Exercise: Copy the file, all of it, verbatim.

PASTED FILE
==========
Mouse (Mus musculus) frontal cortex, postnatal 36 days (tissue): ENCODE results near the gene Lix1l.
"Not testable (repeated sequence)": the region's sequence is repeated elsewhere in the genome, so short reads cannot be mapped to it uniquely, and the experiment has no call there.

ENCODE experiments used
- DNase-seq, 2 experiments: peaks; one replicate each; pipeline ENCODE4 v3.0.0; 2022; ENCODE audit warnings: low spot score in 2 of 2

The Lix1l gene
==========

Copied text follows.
Mouse (Mus musculus) frontal cortex, postnatal 36 days (tissue): ENCODE results near the gene Lix1l.
"Not testable (repeated sequence)": the region's sequence is repeated elsewhere in the genome, so short reads cannot be mapped to it uniquely, and the experiment has no call there.

ENCODE experiments used
- DNase-seq, 2 experiments: peaks; one replicate each; pipeline ENCODE4 v3.0.0; 2022; ENCODE audit warnings: low spot score in 2 of 2

The Lix1l gene